(3) Call monitors, trained crisis counselors not affiliated with the centers in the project, will access a remote “real-time” monitoring system through the internet to conduct silent monitoring. Monitors will complete the “MI/SP Silent Monitoring Form,” to gather: (a) Call specifics for each call such as date, time, and length; (b) suicide risk status of the caller; (c) information on elements of safety planning, such as making the environment safe and identifying triggers that led to the caller's suicidality; (d) types of referrals the counselor gave and to what services; (e) ratings of counselor behaviors and caller behavioral changes that occurred; and (f) re-contact permission status. At the end of the call and once the counselor deems the intervention to be complete, counselors will ask all appropriate callers, using the MI/SP Caller Initial Script, for permission to be re-contacted by data collection staff for a follow-up interview. Only a caller whose call has been silently monitored is eligible to be followed by the data collection team; thus, counselors will state that the caller may be contacted by the data collection team if randomly selected for a follow-up call. Prior to monitoring and collecting of the data, crisis counselors must have read and signed a MI/SP Counselor Consent. This form explains the purpose of the data collection, privacy, risks and benefits, what the data collection entails, and participant rights.
(4) The “MI/SP Counselor Attitude Questionnaire” attitude questionnaire will be administered to counselors at the conclusion of their MI/SP training and be used as a possible predictor of fidelity of the MI//SP intervention. Information to be gathered includes (a) counselors' views of the applicability of the MI/SP for preparing them to conduct safety planning and follow up with callers; (b) possible anticipated challenges (i.e., impeding factors) to applying the MI/SP training in their centers; (c) the relationship of the MI/SP model to their centers; (d) the extent to which trainees are provided with or obtain adequate resources to enable them to use MI/SP on the job; (h) impeding and facilitating factors; and (9) attitudes about counselors' self-efficacy to use MI/SP and views on its utility.
(5) Counselors will be asked to complete the “MI/SP Counselor Follow-up Questionnaire” for each call that is monitored. The questionnaire will incorporate an assessment of the outreach, telephonic follow up and/or other strategies that the center has proposed to implement, and whether the counselor was able to implement the center's site plan as originally conceived. The questionnaire will also include items on the demographic characteristics of the caller, whether contact was successfully made with the caller, whether the caller followed through with the safety plan and/or referral given by the counselor, whether MI/SP was re-implemented during the follow-up contact, whether another follow-up is scheduled, the educational and crisis experience of the person attempting re-contact with the caller, and that person's prior experience with follow-up. Barriers to implementing the follow-up, as well as types of deviation from the site's follow-up plan will also be assessed. Open-ended questions about what led to deviations from the site's follow-up plan will also be included.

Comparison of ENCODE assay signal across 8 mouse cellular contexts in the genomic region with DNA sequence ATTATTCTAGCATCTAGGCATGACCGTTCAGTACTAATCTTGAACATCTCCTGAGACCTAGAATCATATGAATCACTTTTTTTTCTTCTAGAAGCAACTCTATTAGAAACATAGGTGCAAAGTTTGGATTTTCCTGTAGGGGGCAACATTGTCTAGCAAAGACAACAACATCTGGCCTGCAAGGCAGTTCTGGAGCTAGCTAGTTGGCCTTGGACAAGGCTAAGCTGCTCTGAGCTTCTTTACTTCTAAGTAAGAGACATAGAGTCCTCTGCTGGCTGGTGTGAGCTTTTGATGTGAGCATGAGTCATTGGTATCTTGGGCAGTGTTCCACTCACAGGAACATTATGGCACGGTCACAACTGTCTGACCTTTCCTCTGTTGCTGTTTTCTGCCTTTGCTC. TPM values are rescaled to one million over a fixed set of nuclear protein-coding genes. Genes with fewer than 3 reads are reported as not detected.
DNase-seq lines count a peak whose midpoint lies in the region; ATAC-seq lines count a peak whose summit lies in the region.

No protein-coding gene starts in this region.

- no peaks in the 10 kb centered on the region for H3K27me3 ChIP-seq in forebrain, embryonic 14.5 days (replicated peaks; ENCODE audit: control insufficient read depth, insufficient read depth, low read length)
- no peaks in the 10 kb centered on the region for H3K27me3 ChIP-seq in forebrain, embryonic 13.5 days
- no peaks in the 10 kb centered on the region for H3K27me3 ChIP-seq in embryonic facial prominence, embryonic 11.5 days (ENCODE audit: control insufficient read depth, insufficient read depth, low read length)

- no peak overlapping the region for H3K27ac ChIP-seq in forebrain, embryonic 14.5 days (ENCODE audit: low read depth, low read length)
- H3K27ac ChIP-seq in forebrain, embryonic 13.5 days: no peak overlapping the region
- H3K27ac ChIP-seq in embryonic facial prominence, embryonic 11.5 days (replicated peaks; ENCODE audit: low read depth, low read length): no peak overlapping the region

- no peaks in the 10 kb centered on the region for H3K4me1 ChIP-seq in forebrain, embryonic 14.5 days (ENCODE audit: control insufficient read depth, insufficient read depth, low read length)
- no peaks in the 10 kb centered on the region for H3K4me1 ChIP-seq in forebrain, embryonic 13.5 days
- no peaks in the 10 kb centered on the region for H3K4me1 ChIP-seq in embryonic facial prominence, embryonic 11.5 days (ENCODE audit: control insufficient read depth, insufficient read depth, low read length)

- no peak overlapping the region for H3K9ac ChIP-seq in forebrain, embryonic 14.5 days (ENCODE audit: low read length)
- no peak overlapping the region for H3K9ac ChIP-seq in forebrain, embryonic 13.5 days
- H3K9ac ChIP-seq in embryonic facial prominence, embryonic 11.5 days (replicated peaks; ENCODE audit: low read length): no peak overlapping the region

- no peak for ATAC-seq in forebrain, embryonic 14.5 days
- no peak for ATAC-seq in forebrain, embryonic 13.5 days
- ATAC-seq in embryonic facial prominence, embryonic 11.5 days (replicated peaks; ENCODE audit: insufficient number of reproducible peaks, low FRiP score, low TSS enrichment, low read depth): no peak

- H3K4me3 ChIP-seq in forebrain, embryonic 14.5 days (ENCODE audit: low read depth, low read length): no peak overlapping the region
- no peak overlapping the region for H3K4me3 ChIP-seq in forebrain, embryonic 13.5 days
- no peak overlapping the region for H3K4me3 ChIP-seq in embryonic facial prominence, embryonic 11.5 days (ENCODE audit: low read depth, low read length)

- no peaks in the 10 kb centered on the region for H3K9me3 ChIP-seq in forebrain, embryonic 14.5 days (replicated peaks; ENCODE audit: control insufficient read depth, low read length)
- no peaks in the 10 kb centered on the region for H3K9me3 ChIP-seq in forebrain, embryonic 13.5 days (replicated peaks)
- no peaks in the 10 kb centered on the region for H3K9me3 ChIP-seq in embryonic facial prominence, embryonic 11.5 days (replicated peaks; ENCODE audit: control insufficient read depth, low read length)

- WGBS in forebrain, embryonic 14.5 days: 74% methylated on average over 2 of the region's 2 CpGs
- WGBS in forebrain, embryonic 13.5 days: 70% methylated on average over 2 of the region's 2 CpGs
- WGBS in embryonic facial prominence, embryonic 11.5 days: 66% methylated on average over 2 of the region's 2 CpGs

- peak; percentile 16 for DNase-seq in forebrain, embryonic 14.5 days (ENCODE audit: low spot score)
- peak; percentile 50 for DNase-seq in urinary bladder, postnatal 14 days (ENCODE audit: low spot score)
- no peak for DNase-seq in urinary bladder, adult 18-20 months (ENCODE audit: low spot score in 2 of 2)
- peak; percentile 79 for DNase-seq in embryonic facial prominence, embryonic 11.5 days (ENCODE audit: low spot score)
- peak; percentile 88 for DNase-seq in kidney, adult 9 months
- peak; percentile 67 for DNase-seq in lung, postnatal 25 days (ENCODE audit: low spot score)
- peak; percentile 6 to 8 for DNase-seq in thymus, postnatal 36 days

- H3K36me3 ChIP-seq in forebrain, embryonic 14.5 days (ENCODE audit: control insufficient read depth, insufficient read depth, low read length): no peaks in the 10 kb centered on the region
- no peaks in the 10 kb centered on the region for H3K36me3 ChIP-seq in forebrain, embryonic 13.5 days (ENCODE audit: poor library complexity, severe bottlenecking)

(6) Follow-up interviews will be conducted with callers approximately 6 weeks after the initial call to the center. This follow-up telephone interview (“MI/SP Caller Follow-up Interview”) will be conducted to collect information on demographic characteristics, gather caller feedback on the initial call made to the center, suicide risk status at the time of and since the call, current depressive symptomatology, follow through with the safety plan and referrals made by the crisis counselor, and barriers to service. Taking into account attrition and the number of callers who do not give consent, it is expected that the total number of follow-up interviews conducted by the data collection team will not exceed 885. The MI/SP Caller Initial Script protects the privacy of callers by asking the caller how and when they want to be contacted, and what type of message (if any) can be left on an answering machine or with the person picking up the telephone. The caller also has the option of not providing contact information to the crisis center if he/she prefers to call the data collection team back directly. The telephone script used when the data collection team contacts the participant for their follow-up interview (MI/SP Caller Follow-up Consent Script, see Attachment H) includes (1) the fact that the information collection is sponsored by an agency of the Federal Government, (2) the purpose of the information collection and the uses which will be made of the results, (3) the voluntary nature of participation, and (4) the extent to which responses will be kept private.
The estimated response burden to collect this information is as follows annualized over the requested three year clearance period is presented below:
|Instrument||Number of respondents||Number of responses per respondent *||Total number of responses||Hours/ response||Response burden *|
|National Suicide Prevention Lifeline—Call Monitoring Form||10||44||440||.58||249|
|Crisis Hotline Telephone Initial Script||365||1||365||.08||29|
|Crisis Hotline Telephone Consent Script||365||1||365||.17||62|
|Crisis Hotline Telephone Follow-up Assessment||365||1||365||.67||245|
|MI/SP Silent Monitoring Form||10||37||370||.58||214|
|MI/SP Caller Initial Script||368||1||368||.08||29|
|MI/SP Caller Follow-up Consent Script||368||1||368||.17||63|
|MI/SP Caller Follow-up Interview||295||1||295||.67||198|
|MI/SP Counselor Consent||75||1||75||.08||6|
|MI/SP Counselor Attitudes Questionnaire||75||1||75||.25||19|
|MI/SP Counselor Follow-up Questionnaire||175||2||350||.17||89|
|* Rounded to the nearest whole number.|
Emergency approval is being requested to begin on August 31, 2012.
About four months after OMB approval, SAMHSA will publish a 60-Day Federal Register Notice to request comments during that period. SAMHSA encourages comments at anytime.
[FR Doc. 2012-20720 Filed 8-22-12; 8:45 am]
BILLING CODE 4162-20-P